Letters on an Elk Hunt
So we set out. There was a great jangling and banging, for our tin camp-stoves kept the noise going. Neither the children nor I can ride under cover on a wagon, we get so sick; so there we were, perched high up on great rolls of bedding and a tent. I reckon we looked funny to the "onlookers looking on" as we clattered down the street; but we were off and that meant a heap.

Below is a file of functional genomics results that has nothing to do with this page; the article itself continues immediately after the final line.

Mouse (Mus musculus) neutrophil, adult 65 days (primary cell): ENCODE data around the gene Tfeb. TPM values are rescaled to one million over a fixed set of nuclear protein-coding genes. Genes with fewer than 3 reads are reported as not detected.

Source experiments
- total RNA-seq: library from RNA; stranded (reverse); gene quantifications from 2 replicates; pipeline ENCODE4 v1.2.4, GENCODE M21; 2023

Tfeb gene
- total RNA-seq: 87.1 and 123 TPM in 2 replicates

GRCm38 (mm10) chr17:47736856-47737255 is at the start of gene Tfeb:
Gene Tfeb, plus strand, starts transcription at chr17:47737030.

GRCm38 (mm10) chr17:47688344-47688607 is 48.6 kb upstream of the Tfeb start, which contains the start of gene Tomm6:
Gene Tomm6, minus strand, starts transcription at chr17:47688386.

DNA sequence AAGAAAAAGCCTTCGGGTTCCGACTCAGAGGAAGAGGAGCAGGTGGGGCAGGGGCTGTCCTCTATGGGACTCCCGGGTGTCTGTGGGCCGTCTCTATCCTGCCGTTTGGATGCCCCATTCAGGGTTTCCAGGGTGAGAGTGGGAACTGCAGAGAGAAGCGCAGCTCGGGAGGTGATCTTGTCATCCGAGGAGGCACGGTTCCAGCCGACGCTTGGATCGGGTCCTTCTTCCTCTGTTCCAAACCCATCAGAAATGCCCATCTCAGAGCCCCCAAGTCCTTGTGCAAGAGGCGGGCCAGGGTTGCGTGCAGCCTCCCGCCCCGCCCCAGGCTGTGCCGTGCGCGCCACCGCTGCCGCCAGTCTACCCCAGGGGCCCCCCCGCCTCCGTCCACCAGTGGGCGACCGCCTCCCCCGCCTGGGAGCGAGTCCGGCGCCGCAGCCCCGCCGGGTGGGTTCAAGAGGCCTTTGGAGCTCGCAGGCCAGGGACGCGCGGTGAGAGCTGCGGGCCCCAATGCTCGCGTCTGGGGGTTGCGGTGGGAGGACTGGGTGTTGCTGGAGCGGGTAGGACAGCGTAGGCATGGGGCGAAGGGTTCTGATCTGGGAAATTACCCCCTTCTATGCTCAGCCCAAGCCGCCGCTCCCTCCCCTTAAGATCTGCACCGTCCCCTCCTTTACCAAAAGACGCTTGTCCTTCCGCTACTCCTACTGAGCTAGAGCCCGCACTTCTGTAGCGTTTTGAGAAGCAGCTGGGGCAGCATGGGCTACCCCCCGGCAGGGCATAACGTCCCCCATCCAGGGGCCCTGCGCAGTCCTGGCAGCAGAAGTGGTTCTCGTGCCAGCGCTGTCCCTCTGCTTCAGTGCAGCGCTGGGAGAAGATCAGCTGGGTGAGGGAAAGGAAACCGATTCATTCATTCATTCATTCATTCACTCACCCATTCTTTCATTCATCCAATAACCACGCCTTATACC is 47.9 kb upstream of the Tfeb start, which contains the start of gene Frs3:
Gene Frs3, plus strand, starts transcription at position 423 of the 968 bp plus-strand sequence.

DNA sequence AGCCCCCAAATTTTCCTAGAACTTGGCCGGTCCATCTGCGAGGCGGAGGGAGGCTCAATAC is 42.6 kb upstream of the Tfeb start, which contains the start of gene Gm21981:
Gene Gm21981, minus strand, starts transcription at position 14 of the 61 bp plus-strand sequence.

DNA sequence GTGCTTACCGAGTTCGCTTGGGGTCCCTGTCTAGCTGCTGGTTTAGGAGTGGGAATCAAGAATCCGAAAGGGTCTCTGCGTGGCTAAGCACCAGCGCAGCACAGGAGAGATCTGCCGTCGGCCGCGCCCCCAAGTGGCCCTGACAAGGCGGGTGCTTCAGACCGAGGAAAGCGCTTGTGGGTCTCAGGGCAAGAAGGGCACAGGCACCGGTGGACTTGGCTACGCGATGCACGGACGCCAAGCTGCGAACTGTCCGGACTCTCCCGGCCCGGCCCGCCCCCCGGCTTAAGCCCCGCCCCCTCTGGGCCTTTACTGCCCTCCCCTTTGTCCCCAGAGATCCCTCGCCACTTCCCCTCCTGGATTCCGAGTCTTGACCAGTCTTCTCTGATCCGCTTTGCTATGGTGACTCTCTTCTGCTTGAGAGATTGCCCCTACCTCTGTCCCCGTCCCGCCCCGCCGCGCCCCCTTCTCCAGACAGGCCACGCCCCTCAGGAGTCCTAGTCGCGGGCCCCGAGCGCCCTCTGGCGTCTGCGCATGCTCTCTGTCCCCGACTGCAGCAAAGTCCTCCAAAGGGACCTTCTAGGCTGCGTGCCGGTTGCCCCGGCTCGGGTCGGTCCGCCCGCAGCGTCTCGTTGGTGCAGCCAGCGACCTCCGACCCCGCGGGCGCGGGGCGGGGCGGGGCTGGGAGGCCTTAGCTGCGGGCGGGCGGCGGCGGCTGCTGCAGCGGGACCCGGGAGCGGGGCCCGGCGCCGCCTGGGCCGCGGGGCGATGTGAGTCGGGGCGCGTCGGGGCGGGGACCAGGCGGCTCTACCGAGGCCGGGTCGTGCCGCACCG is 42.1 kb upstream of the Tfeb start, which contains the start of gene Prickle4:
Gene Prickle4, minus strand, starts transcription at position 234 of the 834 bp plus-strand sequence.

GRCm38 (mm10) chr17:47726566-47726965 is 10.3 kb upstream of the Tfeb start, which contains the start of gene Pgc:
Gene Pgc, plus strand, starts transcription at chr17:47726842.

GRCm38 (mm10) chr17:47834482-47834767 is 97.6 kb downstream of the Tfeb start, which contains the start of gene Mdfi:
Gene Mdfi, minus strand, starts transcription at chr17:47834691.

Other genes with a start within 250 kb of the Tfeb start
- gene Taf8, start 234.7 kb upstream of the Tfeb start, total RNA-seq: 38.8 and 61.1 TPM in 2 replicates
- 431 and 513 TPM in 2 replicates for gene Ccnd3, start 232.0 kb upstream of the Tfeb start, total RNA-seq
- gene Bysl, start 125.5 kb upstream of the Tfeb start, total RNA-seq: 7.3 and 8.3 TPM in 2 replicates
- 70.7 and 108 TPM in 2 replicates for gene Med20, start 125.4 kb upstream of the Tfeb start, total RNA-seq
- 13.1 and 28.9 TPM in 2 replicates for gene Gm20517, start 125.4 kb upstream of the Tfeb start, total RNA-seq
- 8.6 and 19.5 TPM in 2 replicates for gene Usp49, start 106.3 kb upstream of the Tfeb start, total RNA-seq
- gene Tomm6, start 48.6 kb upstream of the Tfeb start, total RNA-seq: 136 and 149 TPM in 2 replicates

All the morning our way lay up the beautiful river, past the great red cliffs and through tiny green parks, but just before noon the road wound itself up on to the mesa, which is really the beginning of the desert. We crowded into the shadow of the wagons to eat our midday meal; but we could not stop long, because it was twenty-eight miles to where we could get water for the hor